Prescott

Prescott

[pres-kuht, -kot]
noun
1.
Samuel, 1751–77, U.S. patriot during the american revolution: rode with Paul revere and William Dawes to warn Colonists that British troops were marching from Boston, April 18, 1775.
2.
William, 1726–95, American Revolutionary military leader.
3.
William Hickling [hik-ling] , 1796–1859, U.S. historian (grandson of William Prescott).
4.
a city in central Arizona.
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Prescott (ˈprɛskət)
 
n
1.  John Leslie. born 1938, British politician: deputy leader of the Labour Party from 1994; deputy prime minister (1997--2007); secretary of state for the environment, transport, and the regions (1997--2001); minister for local government and the regions (2002--07)
2.  William Hickling (ˈhɪklɪŋ). 1796--1859, US historian, noted for his work on the history of Spain and her colonies

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Encyclopedia Britannica
Encyclopedia

prescott

city, seat (1864) of Yavapai county, west-central Arizona, U.S. It is situated in a mile-high basin among pine-dotted mountains, in an area that is rich in minerals. Gold mining brought the first settlers to the site (1863); farmers and cattlemen followed. Fort Whipple was built and the town was founded in 1864. The secretary of Arizona Territory, Richard McCormick, urged that it be named for the historianWilliam H. Prescott, whose books on the conquest of Mexico and Peru McCormick admired. The town was the capital of Arizona Territory until 1889 (except for the years 1867-77, when the capital was moved to Tucson). A basic cattle-farming and mining economy prevails in the neighbouring countryside, while the city is a trade centre. Prescott is headquarters of the Prescott National Forest and has resort facilities. The city is home to Prescott College (1966), a four-year liberal arts college, and Yavapai (community) College (1966). Inc. 1883. Pop. (2000) 33,938; (2006 est.) 41,528.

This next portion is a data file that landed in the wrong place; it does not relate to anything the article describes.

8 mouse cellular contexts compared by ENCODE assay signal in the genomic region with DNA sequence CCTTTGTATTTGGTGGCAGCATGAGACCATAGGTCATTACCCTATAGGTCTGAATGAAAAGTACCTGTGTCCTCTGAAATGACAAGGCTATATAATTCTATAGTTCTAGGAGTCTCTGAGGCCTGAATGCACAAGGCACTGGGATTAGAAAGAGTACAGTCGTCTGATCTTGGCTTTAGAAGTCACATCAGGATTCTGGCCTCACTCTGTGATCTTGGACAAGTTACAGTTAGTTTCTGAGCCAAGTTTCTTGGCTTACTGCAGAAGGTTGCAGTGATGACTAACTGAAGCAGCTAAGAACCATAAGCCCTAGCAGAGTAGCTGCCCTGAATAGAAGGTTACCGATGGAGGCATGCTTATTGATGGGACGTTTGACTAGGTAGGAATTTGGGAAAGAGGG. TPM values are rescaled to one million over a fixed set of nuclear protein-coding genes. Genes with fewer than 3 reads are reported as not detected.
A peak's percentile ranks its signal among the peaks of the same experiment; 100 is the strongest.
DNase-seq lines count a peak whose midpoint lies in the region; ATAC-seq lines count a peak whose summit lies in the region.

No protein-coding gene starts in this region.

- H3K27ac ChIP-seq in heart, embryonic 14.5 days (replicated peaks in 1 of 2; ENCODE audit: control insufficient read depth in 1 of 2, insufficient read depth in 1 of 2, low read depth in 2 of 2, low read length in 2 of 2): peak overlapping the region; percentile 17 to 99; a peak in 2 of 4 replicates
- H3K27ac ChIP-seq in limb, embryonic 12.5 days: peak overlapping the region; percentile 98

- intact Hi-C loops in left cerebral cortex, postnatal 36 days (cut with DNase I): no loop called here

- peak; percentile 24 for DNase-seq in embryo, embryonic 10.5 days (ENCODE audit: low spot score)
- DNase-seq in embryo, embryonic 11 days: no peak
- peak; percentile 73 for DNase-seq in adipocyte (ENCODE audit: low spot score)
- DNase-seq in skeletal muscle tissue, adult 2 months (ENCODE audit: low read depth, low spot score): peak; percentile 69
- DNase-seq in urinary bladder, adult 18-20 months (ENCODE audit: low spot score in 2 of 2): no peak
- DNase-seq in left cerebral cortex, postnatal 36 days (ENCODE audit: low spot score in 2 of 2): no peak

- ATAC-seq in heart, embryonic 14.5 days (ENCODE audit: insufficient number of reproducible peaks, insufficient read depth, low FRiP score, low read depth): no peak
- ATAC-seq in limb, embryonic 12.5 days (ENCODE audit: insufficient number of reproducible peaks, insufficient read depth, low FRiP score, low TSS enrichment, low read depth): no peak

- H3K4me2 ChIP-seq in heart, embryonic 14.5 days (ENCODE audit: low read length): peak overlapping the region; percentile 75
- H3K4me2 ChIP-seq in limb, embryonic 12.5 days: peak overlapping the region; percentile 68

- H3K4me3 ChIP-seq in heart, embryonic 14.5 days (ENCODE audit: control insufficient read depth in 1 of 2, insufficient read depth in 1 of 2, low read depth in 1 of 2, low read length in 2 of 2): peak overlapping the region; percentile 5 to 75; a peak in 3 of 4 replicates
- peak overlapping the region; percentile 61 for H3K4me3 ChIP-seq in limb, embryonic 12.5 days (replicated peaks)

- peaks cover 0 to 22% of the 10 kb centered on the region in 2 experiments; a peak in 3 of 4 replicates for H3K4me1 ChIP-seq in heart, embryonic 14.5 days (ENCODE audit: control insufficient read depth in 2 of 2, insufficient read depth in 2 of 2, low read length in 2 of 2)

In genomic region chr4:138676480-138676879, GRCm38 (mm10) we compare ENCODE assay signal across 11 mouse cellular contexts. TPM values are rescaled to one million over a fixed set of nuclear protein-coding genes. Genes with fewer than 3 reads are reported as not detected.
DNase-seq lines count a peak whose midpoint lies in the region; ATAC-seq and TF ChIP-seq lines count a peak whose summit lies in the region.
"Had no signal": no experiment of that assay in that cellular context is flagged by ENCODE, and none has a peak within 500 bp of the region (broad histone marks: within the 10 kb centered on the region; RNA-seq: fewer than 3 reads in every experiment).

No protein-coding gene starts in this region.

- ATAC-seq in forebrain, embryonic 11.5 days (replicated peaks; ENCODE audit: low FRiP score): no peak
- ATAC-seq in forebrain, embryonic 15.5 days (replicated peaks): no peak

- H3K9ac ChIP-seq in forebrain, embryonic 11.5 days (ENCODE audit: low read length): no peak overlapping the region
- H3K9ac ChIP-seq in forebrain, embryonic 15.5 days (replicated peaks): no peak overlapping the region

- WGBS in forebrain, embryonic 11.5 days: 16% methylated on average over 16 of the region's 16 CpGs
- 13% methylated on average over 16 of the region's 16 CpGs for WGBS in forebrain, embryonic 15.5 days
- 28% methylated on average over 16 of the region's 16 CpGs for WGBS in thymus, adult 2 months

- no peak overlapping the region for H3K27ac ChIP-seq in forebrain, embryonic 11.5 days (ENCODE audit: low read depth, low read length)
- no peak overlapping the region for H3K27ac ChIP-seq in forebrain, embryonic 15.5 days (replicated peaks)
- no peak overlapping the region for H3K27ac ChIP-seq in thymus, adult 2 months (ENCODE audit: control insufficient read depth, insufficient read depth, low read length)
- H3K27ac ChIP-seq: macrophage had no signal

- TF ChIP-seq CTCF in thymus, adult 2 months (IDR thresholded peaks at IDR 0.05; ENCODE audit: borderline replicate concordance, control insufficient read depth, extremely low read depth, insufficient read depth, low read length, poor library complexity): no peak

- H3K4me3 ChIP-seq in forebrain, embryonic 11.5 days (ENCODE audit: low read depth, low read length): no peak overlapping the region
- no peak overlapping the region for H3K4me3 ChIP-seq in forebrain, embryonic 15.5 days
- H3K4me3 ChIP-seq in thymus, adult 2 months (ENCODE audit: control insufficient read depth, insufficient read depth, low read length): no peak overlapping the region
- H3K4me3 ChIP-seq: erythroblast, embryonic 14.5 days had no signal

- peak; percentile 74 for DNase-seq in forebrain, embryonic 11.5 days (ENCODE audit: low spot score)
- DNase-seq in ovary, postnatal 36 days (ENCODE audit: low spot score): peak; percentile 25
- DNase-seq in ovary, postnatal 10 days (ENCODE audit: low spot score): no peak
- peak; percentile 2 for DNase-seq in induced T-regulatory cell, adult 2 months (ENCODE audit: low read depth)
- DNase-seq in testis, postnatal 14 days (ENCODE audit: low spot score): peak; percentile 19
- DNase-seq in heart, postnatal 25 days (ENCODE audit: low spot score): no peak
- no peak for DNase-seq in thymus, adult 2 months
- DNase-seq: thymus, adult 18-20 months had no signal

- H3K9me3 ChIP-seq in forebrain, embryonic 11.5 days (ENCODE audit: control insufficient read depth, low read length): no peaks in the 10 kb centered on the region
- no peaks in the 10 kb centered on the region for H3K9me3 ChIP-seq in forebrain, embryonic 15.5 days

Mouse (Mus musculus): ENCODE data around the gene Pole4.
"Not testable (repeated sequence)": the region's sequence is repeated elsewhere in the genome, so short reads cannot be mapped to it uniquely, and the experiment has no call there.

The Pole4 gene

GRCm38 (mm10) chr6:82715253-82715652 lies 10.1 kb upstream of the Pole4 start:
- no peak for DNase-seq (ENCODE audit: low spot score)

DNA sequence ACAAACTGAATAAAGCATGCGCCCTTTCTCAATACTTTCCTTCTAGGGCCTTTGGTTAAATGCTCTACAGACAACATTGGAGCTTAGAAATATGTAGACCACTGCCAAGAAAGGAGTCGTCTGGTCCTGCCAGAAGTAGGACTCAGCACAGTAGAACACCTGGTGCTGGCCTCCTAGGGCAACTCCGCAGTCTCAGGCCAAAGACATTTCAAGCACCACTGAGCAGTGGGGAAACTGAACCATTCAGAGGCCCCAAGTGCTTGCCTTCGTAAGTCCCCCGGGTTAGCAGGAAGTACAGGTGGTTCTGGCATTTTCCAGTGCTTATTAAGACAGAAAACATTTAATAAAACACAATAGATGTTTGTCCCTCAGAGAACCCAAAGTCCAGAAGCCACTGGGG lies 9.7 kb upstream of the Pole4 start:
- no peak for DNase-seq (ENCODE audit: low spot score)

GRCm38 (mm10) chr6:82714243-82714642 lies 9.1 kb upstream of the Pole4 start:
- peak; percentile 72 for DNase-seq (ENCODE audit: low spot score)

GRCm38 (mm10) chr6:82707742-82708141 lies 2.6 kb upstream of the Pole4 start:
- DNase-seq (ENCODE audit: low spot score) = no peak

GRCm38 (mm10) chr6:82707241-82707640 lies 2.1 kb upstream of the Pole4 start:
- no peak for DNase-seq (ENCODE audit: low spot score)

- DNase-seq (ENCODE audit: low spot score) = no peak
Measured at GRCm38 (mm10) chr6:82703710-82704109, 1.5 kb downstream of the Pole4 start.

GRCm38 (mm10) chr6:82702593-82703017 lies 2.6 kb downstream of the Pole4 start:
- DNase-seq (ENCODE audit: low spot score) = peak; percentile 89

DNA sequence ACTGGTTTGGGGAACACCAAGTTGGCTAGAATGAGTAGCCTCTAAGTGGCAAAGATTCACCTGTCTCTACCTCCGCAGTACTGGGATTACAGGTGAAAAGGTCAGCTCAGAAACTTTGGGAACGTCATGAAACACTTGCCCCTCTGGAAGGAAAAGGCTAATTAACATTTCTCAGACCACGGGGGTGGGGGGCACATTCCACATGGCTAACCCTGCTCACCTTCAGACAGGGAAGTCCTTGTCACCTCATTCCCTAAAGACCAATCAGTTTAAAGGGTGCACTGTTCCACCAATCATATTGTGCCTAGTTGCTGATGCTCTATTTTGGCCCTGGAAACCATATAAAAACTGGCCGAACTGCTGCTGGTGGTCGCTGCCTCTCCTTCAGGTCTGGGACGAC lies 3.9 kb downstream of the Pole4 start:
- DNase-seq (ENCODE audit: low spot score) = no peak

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Encyclopedia Britannica, 2008. Encyclopedia Britannica Online.
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